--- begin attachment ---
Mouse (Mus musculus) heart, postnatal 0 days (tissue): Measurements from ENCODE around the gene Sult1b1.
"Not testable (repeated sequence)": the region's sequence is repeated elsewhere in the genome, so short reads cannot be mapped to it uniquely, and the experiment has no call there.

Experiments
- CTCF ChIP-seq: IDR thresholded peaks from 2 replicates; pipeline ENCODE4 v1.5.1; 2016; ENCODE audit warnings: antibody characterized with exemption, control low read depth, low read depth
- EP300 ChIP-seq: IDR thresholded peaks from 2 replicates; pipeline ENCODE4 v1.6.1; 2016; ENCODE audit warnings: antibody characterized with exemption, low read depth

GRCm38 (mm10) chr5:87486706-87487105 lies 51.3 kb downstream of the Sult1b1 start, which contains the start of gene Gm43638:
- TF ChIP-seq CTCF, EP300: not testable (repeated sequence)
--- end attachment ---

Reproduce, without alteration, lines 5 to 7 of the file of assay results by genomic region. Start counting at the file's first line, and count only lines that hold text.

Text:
- EP300 ChIP-seq: IDR thresholded peaks from 2 replicates; pipeline ENCODE4 v1.6.1; 2016; ENCODE audit warnings: antibody characterized with exemption, low read depth

GRCm38 (mm10) chr5:87486706-87487105 lies 51.3 kb downstream of the Sult1b1 start, which contains the start of gene Gm43638:
- TF ChIP-seq CTCF, EP300: not testable (repeated sequence)